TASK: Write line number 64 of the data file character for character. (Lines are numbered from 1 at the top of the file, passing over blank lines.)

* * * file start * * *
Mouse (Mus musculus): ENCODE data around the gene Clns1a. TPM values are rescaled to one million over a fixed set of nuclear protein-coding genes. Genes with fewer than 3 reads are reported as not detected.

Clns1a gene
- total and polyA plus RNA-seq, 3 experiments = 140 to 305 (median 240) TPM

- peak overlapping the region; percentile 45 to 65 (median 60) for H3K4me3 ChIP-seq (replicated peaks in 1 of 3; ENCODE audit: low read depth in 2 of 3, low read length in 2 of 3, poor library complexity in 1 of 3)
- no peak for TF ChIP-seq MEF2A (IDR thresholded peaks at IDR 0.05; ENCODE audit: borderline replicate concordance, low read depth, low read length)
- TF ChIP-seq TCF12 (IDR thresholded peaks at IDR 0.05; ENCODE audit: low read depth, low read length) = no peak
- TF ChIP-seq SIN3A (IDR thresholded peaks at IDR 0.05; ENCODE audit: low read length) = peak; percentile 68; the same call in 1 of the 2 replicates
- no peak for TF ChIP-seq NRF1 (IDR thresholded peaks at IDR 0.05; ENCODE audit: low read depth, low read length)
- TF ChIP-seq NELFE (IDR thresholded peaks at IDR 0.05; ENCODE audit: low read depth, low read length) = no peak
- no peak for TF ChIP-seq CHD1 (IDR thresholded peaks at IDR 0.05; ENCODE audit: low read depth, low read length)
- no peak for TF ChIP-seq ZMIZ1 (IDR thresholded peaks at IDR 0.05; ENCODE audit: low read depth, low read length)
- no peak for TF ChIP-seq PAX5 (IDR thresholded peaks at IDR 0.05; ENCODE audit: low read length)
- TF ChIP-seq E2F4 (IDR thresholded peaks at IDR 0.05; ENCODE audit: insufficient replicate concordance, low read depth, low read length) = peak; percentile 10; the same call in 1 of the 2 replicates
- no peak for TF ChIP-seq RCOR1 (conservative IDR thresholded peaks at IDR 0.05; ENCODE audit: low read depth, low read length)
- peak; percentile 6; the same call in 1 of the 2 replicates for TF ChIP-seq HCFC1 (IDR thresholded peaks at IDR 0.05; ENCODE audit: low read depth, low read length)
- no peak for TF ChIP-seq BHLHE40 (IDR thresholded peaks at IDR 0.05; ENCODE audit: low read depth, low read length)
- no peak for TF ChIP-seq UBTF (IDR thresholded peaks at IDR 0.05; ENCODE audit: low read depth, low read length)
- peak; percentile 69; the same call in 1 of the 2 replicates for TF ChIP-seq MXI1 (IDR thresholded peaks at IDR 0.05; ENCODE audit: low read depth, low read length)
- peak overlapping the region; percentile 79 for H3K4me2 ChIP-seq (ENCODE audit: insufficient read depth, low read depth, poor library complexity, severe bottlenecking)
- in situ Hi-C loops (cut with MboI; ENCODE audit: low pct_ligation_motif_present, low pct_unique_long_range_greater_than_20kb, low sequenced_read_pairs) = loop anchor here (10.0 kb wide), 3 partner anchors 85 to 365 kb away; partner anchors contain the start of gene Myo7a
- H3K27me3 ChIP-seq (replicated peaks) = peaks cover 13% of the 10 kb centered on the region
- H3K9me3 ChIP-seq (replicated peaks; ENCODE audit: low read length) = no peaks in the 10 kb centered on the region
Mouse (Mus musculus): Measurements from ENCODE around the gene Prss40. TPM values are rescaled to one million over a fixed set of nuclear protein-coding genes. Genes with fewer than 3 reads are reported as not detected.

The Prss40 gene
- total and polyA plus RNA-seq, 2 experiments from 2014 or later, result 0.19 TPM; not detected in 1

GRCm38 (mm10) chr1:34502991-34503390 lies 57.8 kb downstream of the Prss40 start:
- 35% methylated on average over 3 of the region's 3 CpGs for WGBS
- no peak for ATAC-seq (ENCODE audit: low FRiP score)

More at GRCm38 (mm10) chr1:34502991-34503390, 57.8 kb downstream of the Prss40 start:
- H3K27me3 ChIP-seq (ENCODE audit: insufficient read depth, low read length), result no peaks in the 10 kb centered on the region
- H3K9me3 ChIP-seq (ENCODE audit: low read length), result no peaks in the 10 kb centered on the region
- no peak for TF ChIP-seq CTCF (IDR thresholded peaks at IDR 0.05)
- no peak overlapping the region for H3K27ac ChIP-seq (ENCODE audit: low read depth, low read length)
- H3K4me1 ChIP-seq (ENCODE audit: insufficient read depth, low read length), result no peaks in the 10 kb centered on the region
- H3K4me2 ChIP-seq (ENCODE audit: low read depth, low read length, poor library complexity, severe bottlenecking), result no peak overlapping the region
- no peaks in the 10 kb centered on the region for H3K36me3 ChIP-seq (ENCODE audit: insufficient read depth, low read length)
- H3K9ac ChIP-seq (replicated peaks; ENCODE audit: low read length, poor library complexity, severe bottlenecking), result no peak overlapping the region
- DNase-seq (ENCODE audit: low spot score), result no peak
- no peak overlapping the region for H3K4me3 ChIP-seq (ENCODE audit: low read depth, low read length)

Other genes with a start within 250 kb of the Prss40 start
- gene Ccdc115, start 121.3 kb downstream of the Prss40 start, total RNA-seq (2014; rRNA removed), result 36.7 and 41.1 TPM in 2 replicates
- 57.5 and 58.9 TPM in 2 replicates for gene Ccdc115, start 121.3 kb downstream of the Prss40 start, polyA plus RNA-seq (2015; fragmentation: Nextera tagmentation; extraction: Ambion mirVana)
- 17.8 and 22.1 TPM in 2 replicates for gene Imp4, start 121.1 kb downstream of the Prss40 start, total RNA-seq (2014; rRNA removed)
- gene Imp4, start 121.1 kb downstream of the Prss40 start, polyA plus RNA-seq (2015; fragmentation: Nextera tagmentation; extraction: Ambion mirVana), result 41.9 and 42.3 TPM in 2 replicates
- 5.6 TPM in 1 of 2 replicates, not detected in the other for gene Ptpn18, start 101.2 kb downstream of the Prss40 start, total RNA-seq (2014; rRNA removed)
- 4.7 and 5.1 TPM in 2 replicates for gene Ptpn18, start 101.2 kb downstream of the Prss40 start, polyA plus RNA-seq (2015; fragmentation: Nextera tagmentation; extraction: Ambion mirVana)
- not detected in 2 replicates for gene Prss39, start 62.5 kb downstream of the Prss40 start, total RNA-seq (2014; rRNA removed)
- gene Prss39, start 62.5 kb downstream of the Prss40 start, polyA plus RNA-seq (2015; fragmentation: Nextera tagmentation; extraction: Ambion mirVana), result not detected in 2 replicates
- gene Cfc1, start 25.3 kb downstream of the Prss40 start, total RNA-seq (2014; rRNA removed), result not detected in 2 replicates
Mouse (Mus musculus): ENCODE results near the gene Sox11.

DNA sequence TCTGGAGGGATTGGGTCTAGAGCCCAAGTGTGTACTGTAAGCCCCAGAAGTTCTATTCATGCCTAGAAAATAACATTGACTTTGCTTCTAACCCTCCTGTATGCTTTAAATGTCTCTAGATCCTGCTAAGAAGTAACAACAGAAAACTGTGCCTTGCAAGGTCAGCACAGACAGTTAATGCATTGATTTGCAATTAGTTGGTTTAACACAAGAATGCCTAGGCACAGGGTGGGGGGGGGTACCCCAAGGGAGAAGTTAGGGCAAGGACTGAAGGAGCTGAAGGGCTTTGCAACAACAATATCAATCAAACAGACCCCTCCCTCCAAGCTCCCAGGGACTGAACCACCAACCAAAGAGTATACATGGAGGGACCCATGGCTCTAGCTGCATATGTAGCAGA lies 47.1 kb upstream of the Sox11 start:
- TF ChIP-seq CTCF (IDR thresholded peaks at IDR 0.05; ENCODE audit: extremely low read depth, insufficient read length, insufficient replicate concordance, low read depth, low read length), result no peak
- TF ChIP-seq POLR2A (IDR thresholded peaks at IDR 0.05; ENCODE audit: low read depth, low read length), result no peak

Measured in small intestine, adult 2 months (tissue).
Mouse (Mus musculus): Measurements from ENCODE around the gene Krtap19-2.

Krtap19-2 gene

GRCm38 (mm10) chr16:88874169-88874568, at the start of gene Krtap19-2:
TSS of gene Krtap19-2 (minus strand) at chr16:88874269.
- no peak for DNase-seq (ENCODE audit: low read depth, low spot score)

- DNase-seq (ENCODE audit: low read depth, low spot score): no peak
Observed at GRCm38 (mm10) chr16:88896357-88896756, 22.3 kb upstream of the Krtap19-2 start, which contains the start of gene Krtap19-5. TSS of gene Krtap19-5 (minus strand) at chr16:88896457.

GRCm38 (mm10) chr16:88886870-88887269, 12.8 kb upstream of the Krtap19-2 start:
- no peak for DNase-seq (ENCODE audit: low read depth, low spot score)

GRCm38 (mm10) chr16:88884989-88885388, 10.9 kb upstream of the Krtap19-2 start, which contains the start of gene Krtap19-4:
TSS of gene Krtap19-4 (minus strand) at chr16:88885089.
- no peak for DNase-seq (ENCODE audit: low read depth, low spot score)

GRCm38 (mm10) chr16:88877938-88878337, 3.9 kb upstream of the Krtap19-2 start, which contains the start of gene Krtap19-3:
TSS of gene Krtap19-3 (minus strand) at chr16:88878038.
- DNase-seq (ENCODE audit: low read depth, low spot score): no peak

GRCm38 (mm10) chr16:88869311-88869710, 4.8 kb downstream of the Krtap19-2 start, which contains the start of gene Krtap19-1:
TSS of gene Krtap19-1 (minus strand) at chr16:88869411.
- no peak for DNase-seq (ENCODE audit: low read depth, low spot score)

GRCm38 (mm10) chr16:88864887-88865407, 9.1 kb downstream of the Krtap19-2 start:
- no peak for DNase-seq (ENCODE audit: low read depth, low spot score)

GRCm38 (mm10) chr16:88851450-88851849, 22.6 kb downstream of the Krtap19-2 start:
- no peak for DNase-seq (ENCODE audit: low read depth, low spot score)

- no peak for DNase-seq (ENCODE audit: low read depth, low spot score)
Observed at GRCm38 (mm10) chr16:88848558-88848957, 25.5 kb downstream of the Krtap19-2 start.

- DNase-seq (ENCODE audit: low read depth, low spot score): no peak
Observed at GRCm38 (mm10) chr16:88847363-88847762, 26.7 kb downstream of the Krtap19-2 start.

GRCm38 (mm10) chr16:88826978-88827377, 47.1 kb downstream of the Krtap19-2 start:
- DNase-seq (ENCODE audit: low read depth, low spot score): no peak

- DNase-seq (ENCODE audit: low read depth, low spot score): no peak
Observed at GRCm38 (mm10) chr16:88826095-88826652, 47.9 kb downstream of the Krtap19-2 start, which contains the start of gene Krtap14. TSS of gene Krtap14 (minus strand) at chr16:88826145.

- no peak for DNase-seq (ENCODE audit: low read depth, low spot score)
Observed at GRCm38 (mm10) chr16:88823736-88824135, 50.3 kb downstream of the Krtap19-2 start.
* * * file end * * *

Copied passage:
GRCm38 (mm10) chr16:88884989-88885388, 10.9 kb upstream of the Krtap19-2 start, which contains the start of gene Krtap19-4: